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“Celebrate the holidays with faith, family, friends … and food!”

Rabbi Benjamin’s Buttons by Alice B. McGinty with illustrations by Jennifer Black Reinhardt (Charlesbridge, $17.95, Ages 4-8).

⭐︎Starred Review – Publishers Weekly

Rabbi-Benjamins-Buttons-cvr.jpgWhat’s the best part about Jewish holidays? The time spent with family welcoming in the Jewish New Year (it’s 5775 now), the world’s birthday? Maybe it’s rejoicing during the harvest festival, Sukkot, that arrives five days after Yom Kippur. That’s when we spend time in the sukkot, or huts, that harken back to when the Israelites built temporary homes of palms and branches as they wandered in the desert for 40 years. Whatever the holiday, another essential element is the food, the delicious, traditional food we eat whenever we celebrate.

A new picture book, Rabbi Benjamin’s Buttons, humorously exemplifies how much food is intertwined with every Jewish holiday, and I know how true this is because it’s when I pack on the pounds every year!

Beloved by his happy congregation, Rabbi Benjamin is bestowed with a handmade vest featuring four shiny buttons at the New Year’s service. “How the rabbi smiled when he put on that beautiful vest! It fit just right.” But alas, with a year’s worth of holidays including Rosh Hashanah, Sukkot, Chanukah and Passover and a year’s worth of dining on delicious meals, the rabbi’s belly expands. So what do you think happens next? Yes, all the buttons eventually pop off, often landing in a dish of fabulous food.

Reinhardt’s watercolor illustrations are as rich as the food Rabbi Benjamin is served at every holiday.  They’re cheerful, radiant, expressive and perfectly reflect the rabbi’s favorite saying, “A happy congregation is the sunshine of my heart.”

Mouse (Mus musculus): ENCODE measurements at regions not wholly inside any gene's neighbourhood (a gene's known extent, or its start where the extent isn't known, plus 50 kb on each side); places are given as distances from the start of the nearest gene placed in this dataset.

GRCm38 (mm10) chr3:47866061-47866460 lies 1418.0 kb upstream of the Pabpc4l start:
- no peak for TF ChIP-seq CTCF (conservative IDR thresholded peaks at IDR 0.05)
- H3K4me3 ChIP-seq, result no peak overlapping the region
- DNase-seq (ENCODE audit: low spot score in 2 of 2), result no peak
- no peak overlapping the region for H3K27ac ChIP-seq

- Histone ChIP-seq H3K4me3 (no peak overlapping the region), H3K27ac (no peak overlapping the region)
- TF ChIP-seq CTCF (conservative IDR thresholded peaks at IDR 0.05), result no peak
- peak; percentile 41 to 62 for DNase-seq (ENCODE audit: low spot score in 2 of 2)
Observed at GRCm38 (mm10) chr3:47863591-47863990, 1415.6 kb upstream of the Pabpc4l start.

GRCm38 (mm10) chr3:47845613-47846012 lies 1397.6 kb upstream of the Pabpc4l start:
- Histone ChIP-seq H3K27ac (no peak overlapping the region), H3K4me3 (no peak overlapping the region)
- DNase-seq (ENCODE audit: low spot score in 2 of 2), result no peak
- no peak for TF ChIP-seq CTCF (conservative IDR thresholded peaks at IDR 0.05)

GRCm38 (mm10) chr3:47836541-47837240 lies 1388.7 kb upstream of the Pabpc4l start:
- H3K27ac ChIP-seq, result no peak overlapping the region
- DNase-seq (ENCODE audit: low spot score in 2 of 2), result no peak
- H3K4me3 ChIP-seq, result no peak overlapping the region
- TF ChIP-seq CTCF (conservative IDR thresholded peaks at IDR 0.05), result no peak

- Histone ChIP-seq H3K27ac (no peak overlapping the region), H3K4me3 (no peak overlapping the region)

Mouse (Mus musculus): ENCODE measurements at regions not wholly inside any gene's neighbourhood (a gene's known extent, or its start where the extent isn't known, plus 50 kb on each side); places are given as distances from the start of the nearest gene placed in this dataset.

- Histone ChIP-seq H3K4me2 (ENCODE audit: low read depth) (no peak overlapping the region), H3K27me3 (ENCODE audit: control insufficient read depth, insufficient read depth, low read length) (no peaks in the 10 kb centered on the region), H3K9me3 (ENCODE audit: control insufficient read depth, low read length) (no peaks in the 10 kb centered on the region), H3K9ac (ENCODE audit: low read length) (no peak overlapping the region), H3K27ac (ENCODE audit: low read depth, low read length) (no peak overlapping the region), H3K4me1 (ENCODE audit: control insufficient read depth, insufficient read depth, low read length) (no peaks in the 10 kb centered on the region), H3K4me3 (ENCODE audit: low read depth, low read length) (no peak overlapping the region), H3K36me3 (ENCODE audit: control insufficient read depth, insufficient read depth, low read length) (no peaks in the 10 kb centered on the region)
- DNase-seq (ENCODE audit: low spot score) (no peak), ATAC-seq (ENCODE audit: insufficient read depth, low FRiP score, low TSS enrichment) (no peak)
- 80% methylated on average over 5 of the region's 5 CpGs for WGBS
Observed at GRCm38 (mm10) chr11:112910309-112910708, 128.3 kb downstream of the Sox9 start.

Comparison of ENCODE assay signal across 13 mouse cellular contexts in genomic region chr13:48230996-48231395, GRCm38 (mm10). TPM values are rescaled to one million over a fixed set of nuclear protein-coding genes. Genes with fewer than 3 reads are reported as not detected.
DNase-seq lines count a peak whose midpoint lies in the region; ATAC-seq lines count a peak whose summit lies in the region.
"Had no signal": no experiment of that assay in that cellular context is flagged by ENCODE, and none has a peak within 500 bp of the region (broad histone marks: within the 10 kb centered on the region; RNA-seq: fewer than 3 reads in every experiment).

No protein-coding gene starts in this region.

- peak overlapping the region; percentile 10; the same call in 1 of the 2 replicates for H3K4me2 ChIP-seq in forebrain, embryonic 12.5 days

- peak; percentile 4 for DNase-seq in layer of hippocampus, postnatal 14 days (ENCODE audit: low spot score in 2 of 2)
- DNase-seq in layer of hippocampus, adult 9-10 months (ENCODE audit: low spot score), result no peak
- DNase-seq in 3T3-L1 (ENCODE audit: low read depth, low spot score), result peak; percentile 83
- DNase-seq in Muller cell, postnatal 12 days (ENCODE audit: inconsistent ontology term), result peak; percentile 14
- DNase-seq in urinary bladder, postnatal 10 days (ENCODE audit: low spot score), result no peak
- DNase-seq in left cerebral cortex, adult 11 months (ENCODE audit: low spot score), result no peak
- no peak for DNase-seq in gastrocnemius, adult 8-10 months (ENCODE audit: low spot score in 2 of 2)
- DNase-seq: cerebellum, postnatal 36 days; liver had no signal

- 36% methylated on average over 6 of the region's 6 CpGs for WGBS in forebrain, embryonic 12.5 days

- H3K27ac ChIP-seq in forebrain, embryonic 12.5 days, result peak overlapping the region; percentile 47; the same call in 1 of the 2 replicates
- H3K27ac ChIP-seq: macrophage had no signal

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Interior spread from Rabbi Benjamin’s Buttons by Alice B. McGinty with illustrations by Jennifer Black Reinhardt, Charlesbridge Publishing ©2014.

To solve his dilemma, Rabbi Benjamin performs various good deeds, or mitzvot, within his community from planting a garden to climbing into a congregant’s attic to hide some Chanukah gifts. Over the course of the following year, the rabbi’s positive actions help his belly dwindle down in size. But without buttons, how can he fasten his vest and wear it for the approaching New Year’s service?

After reading this picture book, children will appreciate how one good deed begets another, often when least expected. Also, rather than pull out the elastic waist pants, perhaps more apples and less strudel couldn’t hurt!

Make sure you check out the end pages for a glossary of words used in the story. I love that a mouth watering selection of recipes for such traditional dishes as honey cake, latkes, matzoh ball soup and strudel are also included. There’s also an Educator’s Guide available for downloading by clicking here.

– Reviewed by Ronna Mandel